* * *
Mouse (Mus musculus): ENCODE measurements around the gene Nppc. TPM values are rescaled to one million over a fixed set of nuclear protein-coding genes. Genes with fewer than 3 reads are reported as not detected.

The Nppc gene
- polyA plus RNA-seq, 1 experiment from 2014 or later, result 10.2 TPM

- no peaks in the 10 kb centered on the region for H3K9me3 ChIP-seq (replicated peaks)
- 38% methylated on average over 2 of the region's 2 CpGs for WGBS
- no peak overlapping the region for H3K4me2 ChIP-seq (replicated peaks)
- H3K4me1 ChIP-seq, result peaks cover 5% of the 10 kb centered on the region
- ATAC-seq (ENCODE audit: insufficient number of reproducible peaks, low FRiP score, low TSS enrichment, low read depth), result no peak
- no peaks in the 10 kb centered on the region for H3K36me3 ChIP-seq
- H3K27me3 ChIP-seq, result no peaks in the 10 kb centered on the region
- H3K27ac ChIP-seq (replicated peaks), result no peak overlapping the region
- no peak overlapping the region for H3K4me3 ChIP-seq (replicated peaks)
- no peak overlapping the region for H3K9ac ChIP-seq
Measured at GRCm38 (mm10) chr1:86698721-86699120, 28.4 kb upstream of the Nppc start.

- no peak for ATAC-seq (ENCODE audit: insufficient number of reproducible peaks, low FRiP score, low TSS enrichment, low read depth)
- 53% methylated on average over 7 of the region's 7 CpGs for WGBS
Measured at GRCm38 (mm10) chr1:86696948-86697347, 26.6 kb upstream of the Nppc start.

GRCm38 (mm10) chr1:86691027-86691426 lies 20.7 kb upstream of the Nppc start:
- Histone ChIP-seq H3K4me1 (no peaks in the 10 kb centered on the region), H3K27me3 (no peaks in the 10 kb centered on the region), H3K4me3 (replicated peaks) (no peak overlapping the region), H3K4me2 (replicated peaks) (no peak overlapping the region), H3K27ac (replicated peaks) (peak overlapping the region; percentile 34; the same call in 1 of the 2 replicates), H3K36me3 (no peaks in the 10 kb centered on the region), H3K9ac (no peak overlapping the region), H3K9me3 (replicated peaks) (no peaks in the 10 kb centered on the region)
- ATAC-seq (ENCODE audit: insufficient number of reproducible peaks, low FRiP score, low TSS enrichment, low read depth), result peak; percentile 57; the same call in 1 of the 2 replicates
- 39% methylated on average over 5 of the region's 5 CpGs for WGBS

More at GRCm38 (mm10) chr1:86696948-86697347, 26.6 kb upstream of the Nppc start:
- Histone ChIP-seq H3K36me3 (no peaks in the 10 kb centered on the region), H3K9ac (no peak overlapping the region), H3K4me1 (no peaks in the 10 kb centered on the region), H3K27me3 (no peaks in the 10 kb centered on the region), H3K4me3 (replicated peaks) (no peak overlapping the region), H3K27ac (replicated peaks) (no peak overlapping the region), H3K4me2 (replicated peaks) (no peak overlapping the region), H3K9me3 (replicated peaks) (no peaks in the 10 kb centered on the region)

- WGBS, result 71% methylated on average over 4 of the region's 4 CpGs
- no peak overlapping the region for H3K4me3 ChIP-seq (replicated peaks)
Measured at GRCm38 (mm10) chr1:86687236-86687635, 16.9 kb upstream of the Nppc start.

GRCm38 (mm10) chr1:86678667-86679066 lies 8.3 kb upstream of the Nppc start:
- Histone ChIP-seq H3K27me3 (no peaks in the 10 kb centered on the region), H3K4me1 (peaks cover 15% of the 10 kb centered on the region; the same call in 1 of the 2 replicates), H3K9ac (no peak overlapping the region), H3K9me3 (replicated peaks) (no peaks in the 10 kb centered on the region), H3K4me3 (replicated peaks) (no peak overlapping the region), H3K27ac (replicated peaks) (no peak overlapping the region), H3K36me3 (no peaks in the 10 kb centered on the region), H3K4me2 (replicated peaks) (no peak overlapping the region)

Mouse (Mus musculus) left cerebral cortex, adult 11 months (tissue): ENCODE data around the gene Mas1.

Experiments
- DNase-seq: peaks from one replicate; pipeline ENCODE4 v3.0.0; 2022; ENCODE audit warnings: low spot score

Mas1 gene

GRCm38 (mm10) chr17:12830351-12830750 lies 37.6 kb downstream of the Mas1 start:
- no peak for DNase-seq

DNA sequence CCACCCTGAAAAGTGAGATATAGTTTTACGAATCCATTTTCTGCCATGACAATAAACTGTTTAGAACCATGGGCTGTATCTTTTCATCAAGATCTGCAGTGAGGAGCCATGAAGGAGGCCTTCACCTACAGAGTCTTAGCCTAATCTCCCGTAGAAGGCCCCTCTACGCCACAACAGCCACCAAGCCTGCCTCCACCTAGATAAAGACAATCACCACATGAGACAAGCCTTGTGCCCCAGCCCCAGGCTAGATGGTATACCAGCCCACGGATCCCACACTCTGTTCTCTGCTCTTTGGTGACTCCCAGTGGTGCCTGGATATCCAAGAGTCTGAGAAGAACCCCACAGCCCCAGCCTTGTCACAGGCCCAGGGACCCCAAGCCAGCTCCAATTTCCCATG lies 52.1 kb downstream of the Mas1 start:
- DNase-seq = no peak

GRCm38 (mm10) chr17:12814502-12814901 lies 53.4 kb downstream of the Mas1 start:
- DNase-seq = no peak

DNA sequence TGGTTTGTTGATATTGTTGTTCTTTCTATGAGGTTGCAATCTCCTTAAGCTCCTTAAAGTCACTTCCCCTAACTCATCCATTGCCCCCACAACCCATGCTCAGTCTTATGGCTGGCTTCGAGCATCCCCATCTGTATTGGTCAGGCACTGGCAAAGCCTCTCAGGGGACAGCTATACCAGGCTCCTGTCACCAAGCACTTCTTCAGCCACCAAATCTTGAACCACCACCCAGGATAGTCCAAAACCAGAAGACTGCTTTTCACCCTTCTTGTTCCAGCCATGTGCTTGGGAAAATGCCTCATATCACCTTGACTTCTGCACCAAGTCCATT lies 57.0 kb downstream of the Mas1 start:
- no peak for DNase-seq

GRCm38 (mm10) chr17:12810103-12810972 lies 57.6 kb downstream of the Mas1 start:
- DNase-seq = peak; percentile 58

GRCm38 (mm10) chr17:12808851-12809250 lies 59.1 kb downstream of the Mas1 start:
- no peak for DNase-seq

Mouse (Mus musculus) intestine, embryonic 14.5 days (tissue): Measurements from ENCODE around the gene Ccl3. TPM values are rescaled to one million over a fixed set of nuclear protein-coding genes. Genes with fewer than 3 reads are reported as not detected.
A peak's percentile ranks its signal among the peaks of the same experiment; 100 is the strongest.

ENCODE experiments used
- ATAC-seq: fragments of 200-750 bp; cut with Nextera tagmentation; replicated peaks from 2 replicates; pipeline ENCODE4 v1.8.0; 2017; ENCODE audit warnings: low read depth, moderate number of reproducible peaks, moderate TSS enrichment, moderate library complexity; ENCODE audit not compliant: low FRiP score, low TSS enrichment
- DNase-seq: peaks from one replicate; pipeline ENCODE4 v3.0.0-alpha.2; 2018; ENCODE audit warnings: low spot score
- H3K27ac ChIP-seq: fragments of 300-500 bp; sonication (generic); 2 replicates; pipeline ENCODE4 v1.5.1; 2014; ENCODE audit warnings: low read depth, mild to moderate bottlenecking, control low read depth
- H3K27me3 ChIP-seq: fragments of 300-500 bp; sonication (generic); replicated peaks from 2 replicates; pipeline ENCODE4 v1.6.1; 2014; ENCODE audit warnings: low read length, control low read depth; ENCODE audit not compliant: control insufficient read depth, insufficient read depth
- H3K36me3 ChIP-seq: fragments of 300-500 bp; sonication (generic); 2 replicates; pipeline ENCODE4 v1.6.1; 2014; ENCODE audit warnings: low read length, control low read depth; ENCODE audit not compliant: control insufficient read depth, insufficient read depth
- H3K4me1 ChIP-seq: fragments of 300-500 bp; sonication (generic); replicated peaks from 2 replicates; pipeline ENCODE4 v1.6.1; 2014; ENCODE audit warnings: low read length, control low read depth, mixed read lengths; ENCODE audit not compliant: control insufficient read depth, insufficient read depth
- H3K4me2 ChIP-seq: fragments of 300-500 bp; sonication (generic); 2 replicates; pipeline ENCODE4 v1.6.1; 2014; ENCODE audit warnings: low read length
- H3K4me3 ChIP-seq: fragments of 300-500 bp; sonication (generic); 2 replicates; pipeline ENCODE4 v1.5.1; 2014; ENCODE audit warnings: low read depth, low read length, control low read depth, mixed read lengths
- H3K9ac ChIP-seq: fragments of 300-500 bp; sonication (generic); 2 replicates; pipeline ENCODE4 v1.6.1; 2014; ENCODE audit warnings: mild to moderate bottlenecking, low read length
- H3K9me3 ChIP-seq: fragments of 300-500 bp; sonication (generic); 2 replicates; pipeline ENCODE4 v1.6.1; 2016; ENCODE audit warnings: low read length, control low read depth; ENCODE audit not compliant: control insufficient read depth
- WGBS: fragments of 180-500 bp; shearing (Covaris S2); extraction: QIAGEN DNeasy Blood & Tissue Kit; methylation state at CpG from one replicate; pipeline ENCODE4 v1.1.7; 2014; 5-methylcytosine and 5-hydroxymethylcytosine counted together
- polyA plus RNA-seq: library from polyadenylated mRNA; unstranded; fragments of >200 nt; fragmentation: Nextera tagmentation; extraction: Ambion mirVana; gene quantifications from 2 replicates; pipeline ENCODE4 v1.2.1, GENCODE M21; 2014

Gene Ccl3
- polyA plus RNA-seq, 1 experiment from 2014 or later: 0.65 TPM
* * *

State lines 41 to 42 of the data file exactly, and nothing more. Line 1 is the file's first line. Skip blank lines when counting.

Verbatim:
GRCm38 (mm10) chr17:12810103-12810972 lies 57.6 kb downstream of the Mas1 start:
- DNase-seq = peak; percentile 58